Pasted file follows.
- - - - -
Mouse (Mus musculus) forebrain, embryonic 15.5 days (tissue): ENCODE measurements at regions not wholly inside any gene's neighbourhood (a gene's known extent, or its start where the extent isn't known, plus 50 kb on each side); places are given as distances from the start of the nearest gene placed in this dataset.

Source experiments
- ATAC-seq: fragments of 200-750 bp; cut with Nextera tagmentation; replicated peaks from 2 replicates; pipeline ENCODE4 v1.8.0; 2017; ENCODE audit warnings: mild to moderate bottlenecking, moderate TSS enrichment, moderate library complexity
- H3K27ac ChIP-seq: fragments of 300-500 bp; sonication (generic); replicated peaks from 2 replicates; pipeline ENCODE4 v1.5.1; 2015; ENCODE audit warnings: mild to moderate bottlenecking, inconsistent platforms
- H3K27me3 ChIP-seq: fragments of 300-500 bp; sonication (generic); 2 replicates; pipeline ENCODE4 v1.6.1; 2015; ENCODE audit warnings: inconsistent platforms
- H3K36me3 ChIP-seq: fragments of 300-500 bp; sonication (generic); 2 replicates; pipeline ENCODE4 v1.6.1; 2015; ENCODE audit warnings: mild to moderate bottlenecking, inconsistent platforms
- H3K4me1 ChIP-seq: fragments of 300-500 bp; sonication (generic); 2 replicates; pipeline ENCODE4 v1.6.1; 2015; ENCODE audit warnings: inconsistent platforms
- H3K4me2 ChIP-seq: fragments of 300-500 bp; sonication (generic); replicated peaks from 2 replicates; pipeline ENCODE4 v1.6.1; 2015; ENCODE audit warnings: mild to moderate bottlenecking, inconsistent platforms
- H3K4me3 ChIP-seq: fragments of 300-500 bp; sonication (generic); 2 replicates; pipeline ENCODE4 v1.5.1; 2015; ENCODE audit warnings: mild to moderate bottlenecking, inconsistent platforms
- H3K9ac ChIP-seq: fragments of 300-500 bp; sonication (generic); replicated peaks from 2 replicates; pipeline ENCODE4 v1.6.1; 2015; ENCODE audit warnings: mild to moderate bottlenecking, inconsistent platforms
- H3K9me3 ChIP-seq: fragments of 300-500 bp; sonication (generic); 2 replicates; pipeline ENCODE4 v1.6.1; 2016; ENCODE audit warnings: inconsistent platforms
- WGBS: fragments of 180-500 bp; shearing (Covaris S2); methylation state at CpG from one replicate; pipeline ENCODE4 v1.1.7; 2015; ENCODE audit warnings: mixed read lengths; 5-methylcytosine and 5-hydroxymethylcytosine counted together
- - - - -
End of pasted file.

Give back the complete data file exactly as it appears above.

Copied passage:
Mouse (Mus musculus) forebrain, embryonic 15.5 days (tissue): ENCODE measurements at regions not wholly inside any gene's neighbourhood (a gene's known extent, or its start where the extent isn't known, plus 50 kb on each side); places are given as distances from the start of the nearest gene placed in this dataset.

Source experiments
- ATAC-seq: fragments of 200-750 bp; cut with Nextera tagmentation; replicated peaks from 2 replicates; pipeline ENCODE4 v1.8.0; 2017; ENCODE audit warnings: mild to moderate bottlenecking, moderate TSS enrichment, moderate library complexity
- H3K27ac ChIP-seq: fragments of 300-500 bp; sonication (generic); replicated peaks from 2 replicates; pipeline ENCODE4 v1.5.1; 2015; ENCODE audit warnings: mild to moderate bottlenecking, inconsistent platforms
- H3K27me3 ChIP-seq: fragments of 300-500 bp; sonication (generic); 2 replicates; pipeline ENCODE4 v1.6.1; 2015; ENCODE audit warnings: inconsistent platforms
- H3K36me3 ChIP-seq: fragments of 300-500 bp; sonication (generic); 2 replicates; pipeline ENCODE4 v1.6.1; 2015; ENCODE audit warnings: mild to moderate bottlenecking, inconsistent platforms
- H3K4me1 ChIP-seq: fragments of 300-500 bp; sonication (generic); 2 replicates; pipeline ENCODE4 v1.6.1; 2015; ENCODE audit warnings: inconsistent platforms
- H3K4me2 ChIP-seq: fragments of 300-500 bp; sonication (generic); replicated peaks from 2 replicates; pipeline ENCODE4 v1.6.1; 2015; ENCODE audit warnings: mild to moderate bottlenecking, inconsistent platforms
- H3K4me3 ChIP-seq: fragments of 300-500 bp; sonication (generic); 2 replicates; pipeline ENCODE4 v1.5.1; 2015; ENCODE audit warnings: mild to moderate bottlenecking, inconsistent platforms
- H3K9ac ChIP-seq: fragments of 300-500 bp; sonication (generic); replicated peaks from 2 replicates; pipeline ENCODE4 v1.6.1; 2015; ENCODE audit warnings: mild to moderate bottlenecking, inconsistent platforms
- H3K9me3 ChIP-seq: fragments of 300-500 bp; sonication (generic); 2 replicates; pipeline ENCODE4 v1.6.1; 2016; ENCODE audit warnings: inconsistent platforms
- WGBS: fragments of 180-500 bp; shearing (Covaris S2); methylation state at CpG from one replicate; pipeline ENCODE4 v1.1.7; 2015; ENCODE audit warnings: mixed read lengths; 5-methylcytosine and 5-hydroxymethylcytosine counted together